Government policies and interventions for development in various sectors and issues arising out of their design and implementation.
Welfare schemes for vulnerable sections of the population by the Centre and States and the performance of these schemes
Swachh Bharat Mission was launched on 2nd Oct, 2014. It aims at making India clean by October 2, 2019 with a two-fold objective:
Making the country 100% free from open defecation
Ensuring 100% modern and scientific municipal solid waste management.
The Swachh Bharat Mission (SBM) has two sub-missions – SBM (Rural) and SBM (Urban). The SBM is in sync with the Goal 6 of the Sustainable Development Goals which commits the countries of the world to achieve universal access to safe drinking water and adequate sanitation and hygiene to all in the next 15 years.
Components of Swachh Bharat Abhiyan:
Construction of household and community toilets.
Door to door garbage collection.
Eradicating manual scavenging.
Proper and scientific disposal of municipal waste, waste management and treatment.
Bringing in behavioural changes and awareness generation.
Progress under Swachh Bharat Mission:
Construction of toilets:
The priority was given to the construction of toilets at individual households and if there was no space available the community toilets were provided. Public toilets were constructed at public spaces like railway stations and bus stations. Above the Central assistance of Rs 4,000 per construction of each toilet in urban areas, 13 states are providing additional assistance in the range of Rs 4,000 to Rs 13,000.
Solid Waste Management:
Solid waste management includes segregating waste at source; collecting, transporting and storing waste; as well as processing, treating and finally disposing of it.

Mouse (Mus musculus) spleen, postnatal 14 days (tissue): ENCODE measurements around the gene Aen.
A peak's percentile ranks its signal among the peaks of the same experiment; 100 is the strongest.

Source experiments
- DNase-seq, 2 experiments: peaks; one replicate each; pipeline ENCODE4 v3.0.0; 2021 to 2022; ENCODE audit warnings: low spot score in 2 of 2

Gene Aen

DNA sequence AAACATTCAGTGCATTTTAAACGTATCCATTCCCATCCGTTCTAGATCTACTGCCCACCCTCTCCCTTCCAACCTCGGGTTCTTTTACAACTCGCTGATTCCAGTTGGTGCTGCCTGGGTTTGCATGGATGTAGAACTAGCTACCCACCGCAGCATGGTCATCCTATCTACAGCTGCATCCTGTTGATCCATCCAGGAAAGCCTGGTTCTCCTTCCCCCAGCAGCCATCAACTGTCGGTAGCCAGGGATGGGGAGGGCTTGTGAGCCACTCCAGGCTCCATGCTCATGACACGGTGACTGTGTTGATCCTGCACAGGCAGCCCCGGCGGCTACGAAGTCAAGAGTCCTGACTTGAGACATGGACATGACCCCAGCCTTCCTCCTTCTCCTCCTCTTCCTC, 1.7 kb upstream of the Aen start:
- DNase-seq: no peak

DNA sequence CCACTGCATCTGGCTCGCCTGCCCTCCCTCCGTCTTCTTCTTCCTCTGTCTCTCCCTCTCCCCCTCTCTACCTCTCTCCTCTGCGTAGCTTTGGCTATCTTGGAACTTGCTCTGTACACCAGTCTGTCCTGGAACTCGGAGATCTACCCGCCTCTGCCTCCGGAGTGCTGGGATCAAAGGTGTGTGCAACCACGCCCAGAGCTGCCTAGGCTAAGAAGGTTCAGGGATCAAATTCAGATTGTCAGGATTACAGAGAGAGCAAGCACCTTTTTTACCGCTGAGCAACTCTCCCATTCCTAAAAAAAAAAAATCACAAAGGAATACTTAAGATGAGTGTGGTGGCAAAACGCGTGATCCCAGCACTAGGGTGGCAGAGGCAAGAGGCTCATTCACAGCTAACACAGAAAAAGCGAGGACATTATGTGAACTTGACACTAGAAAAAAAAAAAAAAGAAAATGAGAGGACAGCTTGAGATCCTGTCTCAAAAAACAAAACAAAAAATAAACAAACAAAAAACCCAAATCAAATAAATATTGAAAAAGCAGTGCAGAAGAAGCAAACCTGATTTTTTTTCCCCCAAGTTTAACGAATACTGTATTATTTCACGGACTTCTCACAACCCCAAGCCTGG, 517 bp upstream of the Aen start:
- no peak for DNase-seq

In urban areas there has been progress in door to door waste collection. Transportation and processing of waste is also taking place at faster pace compared to previous year. There has been an increase in the number of compost plants from 40 to 145.
Waste Management: Waste to Energy:
The Ministry of Fertilizers provides Rs 1500 for market development assistance for per ton of compost generated. For conversation of waste to energy, the Ministry of Power has made it mandatory that the power generated from waste to energy plants has to be purchased by the state DISCOMs.
This is a very important segment to make the progress sustainable. Apart from approaching through celebrities, the government has established swachhata doot (community volunteer), engaging community organisations, engaging local celebrities and those people who are having respect among the people, NGOs and media. The impact of poor sanitation is being disseminated to people in an organised manner. Through NGOs, women Self Help Groups (SHGs), advertisements through print and visual media the information is spread to the people about the importance of using the toilets to sustain the efforts of eliminating open defecation. However, Information, education and communication (IEC) is not being paid adequate attention. The guidelines require that 8% of the funds be allocated for IEC activities. During the 2016-’17 financial year, 1% of the total expenditure had been made on information, education and communication up to January according to a survey. In contrast, 98% of the funds had been spent on construction of toilets in individual households.